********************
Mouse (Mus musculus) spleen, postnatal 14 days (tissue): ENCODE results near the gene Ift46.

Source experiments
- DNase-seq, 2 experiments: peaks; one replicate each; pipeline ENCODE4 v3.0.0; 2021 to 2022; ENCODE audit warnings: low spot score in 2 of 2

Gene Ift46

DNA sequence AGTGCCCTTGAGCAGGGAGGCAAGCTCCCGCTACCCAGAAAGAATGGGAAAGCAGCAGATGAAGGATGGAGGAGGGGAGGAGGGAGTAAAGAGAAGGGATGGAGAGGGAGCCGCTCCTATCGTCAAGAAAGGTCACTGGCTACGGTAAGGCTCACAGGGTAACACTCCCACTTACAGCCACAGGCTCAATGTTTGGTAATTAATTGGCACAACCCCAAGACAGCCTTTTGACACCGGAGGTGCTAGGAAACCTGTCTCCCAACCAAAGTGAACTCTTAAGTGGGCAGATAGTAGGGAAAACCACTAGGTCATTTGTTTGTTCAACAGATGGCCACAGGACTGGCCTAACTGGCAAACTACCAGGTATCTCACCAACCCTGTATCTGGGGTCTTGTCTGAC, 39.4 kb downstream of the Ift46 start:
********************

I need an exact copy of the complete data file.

Mouse (Mus musculus) spleen, postnatal 14 days (tissue): ENCODE results near the gene Ift46.

Source experiments
- DNase-seq, 2 experiments: peaks; one replicate each; pipeline ENCODE4 v3.0.0; 2021 to 2022; ENCODE audit warnings: low spot score in 2 of 2

Gene Ift46

DNA sequence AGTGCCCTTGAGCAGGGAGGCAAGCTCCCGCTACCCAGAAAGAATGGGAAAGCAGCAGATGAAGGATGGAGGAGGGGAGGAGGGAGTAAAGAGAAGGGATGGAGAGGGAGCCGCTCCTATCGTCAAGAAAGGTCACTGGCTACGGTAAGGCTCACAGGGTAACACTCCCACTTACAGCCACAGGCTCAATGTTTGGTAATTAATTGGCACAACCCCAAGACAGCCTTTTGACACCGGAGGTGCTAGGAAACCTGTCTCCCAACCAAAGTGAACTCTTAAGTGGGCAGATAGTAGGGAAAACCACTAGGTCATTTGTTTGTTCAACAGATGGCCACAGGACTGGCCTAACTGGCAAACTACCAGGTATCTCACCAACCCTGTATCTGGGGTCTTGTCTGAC, 39.4 kb downstream of the Ift46 start: